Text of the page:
Equality California is the group that will be getting a new initiative on the ballot in 2010 to overturn Prop 8.

Maura Dolan at the LAT’s LA Now has a good column already up, (it pays to plan in advance; good job, Maura).
Best one so far.

In a minute I’ll have a link to the actual ruling, but right now the Supreme’s website is so jammed it’s impossible to get in.

MEANWHILE: “All that all of us are asking for is to be the same as everyone else in the country,” says a lovely woman who is one of the 36,000.


If you can’t get in on that link, Howard Bashman of How Appealing,
has uploaded a back-up copy. (Kisses to Howard!)

Here is part of one of the opening paragraphs:

…our task in the present proceeding is not to determine whether the provision at issue is wise or sound as a matter of policy or whether we, as individuals, believe it should be a part of the California Constitution. Regardless of our views as individuals on this question of policy, we recognize as judges and as a court our responsibility to confine our consideration to a determination of the constitutional validity and legal effect of the measure in question….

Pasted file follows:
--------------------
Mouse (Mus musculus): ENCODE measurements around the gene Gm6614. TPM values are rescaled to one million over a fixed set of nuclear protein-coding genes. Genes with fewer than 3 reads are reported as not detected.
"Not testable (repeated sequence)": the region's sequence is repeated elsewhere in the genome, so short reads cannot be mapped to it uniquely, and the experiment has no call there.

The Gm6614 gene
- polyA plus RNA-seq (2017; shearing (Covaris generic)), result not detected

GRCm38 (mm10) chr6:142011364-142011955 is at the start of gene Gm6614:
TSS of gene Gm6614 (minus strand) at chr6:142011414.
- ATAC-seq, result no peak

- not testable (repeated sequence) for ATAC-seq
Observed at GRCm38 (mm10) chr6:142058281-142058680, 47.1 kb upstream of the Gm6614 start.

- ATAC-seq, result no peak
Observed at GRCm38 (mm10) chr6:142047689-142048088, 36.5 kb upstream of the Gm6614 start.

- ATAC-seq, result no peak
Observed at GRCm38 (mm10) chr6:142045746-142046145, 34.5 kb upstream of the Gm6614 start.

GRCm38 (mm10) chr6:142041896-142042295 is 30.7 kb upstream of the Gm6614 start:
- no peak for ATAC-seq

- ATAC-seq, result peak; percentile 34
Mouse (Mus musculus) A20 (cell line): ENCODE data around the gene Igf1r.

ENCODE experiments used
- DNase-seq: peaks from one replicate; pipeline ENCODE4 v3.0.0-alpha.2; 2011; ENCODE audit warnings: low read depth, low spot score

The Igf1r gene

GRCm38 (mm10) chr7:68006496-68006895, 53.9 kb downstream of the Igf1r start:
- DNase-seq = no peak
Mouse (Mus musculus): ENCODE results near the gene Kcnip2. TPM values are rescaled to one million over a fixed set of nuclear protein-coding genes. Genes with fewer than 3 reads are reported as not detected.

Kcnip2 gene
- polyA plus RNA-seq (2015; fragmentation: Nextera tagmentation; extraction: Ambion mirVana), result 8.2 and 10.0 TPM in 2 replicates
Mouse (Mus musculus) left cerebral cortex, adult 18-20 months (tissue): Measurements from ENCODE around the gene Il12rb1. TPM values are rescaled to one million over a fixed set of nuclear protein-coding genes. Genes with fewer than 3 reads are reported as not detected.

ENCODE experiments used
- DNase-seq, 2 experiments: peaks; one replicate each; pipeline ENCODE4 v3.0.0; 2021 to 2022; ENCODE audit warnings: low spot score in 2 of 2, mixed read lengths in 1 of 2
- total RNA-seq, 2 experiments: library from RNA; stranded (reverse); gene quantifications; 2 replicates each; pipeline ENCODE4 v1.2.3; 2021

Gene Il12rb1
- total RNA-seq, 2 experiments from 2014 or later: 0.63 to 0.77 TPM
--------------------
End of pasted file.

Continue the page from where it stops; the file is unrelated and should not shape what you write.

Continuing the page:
The bottom line is, the court concluded that Prop 8 was indeed an amendment not a revision to the California Constitution.

MORENO disagrees. Here are a few clips from his dissent:

“.. I conclude that requiring discrimination against a minority group
on the basis of a suspect classification strikes at the core of the promise of equality that underlies our California Constitution and thus “represents such a drastic and far-reaching change in the nature and operation of our governmental structure that it must be considered a ‘revision’ of the state Constitution rather than a mere ‘amendment’ thereof……..”